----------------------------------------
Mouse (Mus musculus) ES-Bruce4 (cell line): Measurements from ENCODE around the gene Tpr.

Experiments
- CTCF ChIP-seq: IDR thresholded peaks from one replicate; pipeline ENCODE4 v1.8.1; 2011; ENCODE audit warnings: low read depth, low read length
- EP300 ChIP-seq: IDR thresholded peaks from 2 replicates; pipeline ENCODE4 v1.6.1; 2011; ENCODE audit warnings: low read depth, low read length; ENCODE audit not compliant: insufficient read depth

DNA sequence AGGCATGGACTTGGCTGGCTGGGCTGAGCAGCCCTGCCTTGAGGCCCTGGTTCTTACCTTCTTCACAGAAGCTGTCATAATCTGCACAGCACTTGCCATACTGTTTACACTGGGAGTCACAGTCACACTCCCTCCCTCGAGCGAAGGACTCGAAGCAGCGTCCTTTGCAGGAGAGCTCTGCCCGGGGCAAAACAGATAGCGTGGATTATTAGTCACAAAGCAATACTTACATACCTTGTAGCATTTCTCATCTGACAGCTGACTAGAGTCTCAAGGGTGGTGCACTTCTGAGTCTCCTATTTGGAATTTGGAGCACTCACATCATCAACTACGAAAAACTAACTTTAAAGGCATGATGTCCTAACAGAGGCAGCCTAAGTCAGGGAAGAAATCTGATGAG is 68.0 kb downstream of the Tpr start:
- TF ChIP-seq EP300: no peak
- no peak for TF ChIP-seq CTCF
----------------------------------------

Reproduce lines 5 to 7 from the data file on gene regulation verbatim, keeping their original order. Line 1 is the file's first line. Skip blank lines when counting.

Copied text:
DNA sequence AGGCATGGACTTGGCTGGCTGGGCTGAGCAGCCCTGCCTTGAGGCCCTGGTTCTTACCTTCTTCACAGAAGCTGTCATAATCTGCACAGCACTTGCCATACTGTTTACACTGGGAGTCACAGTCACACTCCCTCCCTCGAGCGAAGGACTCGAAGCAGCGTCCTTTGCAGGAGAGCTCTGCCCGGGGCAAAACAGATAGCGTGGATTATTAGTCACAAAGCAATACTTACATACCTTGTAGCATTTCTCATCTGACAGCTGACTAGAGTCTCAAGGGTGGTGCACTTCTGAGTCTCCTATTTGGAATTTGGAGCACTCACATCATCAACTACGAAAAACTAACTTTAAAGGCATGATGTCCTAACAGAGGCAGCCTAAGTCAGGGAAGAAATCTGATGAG is 68.0 kb downstream of the Tpr start:
- TF ChIP-seq EP300: no peak
- no peak for TF ChIP-seq CTCF